Unlike other açaí restaurants with their store-bought preparations, their açaí is handmade. Their fruit is never purchased frozen as is often the case with other shops and it’s cut fresh every day. 

Photo courtesy of Acai Delight

In fact, they spend every day from 10 a.m. until 3 p.m. doing food preparations. They have 25 different toppings to put on their homemade açaí, including fruits, candies, seeds and other items, such as Nutella or peanut butter powder. Their toppings are listed below. 

Their bowls come in four sizes – 16 oz, 20 oz, 32 oz, and the family size – 60 oz (although he says some people have eaten that size alone!). One person requested all 25 toppings in a small size (but I wouldn’t recommend that because who wants just two blueberries, two strawberries, two M&Ms, etc., leaving no room for that delicious açaí? 

They also offer pastries such as coxinhas filled with chicken, a fried puff pie with chicken and green olives, kibe – fried meatballs, and one with chicken and cheese. All are made with flour from Brazil.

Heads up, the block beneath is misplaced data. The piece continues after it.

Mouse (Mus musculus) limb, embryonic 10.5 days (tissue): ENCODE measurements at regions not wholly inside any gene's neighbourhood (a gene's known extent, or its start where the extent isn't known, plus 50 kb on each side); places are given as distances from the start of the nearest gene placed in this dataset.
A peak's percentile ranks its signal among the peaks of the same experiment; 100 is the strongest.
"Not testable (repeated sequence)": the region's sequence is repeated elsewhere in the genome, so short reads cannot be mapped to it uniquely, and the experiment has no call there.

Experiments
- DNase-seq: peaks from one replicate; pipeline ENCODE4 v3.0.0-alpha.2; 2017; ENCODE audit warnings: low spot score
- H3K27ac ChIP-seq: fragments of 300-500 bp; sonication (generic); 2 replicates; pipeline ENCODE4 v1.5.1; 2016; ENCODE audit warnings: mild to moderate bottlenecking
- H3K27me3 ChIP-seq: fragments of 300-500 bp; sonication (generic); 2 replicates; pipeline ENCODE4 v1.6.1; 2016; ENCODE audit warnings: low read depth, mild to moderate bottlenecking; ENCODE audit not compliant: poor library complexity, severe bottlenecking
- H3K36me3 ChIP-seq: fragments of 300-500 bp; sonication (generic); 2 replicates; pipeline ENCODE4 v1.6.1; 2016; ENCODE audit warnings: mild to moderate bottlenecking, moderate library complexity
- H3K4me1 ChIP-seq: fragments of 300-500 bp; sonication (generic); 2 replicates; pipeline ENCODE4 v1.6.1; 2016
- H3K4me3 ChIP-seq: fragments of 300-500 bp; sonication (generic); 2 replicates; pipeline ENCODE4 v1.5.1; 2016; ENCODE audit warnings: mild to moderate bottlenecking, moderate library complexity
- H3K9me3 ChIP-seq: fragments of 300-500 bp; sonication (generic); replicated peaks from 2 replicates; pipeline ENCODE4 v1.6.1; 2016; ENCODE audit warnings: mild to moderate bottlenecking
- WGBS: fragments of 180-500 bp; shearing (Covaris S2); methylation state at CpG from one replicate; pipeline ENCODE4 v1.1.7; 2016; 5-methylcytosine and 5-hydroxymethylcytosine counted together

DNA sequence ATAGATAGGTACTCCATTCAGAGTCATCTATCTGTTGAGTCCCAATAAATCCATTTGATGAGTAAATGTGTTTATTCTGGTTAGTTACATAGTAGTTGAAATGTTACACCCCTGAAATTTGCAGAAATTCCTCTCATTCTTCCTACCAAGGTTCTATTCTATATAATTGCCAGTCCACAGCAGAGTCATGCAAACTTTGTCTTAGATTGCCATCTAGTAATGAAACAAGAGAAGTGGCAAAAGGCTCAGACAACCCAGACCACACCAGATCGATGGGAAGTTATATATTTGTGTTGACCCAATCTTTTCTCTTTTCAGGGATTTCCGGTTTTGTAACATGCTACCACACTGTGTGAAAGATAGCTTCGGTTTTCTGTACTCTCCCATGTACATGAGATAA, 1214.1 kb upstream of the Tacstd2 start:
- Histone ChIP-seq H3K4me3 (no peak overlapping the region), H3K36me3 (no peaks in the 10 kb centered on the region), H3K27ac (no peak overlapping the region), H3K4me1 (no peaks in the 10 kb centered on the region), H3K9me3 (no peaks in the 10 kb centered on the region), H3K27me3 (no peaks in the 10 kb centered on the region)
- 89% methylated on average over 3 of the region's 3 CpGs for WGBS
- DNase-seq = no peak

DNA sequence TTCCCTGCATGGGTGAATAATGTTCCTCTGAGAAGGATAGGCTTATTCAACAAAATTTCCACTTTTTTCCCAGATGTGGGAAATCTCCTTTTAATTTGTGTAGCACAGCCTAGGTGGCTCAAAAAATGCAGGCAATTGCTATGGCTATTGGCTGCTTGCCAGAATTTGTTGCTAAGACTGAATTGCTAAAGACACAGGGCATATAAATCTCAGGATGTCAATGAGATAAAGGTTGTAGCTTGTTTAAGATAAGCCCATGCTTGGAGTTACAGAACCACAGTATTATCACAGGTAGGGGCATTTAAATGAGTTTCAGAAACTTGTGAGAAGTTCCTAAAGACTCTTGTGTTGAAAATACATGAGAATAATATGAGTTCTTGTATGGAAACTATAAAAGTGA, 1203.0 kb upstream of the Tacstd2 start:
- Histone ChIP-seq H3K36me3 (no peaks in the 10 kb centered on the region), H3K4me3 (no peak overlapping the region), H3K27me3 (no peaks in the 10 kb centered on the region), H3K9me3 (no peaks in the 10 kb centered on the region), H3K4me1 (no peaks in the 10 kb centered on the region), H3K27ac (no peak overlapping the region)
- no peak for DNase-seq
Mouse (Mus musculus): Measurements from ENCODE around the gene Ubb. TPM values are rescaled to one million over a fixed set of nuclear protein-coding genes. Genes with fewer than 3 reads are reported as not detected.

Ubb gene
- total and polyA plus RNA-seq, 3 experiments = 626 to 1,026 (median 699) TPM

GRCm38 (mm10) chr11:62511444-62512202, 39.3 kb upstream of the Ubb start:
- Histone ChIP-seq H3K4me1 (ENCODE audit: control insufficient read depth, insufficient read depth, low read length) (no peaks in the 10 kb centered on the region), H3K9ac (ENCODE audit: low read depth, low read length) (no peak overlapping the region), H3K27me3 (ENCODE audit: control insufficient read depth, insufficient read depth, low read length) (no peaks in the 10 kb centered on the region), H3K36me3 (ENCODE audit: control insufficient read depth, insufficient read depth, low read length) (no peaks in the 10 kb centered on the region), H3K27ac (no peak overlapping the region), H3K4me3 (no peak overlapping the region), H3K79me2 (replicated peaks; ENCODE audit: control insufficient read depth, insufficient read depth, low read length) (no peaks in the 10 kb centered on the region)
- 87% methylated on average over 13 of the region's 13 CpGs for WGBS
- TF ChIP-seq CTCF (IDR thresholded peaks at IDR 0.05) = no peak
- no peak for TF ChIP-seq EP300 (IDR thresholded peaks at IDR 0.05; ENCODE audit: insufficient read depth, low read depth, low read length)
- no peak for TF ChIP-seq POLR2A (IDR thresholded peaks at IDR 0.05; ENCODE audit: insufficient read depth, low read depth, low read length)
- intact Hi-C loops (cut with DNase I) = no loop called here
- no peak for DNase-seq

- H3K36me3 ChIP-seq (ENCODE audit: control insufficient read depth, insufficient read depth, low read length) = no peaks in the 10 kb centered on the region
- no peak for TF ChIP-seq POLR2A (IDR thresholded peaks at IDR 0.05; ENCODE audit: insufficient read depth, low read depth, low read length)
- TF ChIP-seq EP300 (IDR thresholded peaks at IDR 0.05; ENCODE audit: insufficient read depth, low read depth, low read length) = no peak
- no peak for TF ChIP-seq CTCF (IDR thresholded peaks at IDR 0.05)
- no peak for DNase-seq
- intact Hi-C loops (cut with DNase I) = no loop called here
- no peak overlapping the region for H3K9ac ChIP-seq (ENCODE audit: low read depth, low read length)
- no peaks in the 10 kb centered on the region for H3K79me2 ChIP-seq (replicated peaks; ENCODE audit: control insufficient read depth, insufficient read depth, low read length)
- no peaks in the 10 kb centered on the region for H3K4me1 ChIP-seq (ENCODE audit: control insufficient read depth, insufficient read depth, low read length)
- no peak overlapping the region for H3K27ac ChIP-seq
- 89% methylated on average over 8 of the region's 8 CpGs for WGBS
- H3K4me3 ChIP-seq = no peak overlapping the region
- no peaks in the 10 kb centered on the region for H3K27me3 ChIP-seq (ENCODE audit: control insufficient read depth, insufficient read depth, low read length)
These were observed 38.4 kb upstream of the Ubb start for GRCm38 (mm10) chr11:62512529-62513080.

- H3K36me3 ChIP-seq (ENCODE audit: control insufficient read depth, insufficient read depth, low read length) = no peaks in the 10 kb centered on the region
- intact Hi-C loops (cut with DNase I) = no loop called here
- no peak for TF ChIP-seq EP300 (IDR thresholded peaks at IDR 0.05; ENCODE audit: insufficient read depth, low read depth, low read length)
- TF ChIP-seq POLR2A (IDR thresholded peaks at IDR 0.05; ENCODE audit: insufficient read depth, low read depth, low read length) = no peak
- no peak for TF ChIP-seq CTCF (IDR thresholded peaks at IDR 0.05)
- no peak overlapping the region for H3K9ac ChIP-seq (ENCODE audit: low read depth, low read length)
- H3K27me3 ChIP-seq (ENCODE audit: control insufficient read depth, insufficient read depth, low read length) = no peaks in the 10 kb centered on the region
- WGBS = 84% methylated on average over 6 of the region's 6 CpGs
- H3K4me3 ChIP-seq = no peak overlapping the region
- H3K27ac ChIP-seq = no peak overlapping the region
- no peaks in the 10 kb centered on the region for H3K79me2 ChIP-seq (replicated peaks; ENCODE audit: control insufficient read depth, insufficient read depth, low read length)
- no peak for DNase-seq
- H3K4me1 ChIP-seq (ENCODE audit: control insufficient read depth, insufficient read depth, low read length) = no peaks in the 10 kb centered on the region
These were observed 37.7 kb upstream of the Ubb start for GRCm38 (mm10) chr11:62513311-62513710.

Pedro says their busiest days are Sundays and it gets so busy that sometimes the customers get upset over the wait time. “But we’re working on reducing that,” he says.

Photo courtesy of Acai Delight

The quality of their açaí is noticeable. It’s definitely an Acai Delight. Give your taste buds a treat and stop by.


Acai Delight
1701 Drew Street, Suite 2



Toppings: strawberries, bananas, kiwi, blueberries, mango, granola, NIDO dry milk, neston, paçoquita peanut candy, cashews, peanuts, peanut butter powder, almonds, oats, cornflakes, chia seeds, hemp seeds, quinoa, Nutella, Ovomaltine crunchy cream, M&Ms, Oreos, chocolate sprinkles, rainbow nonpareils, marshmallows, condensed milk, honey


Sunday             5 – 10 p.m.

Monday           Closed

Tuesday           5 – 10 p.m.

Wednesday   5 – 10 p.m.

Thursday         5 – 10 p.m.

Friday                5 – 10 p.m.

Saturday          5 – 10 p.m.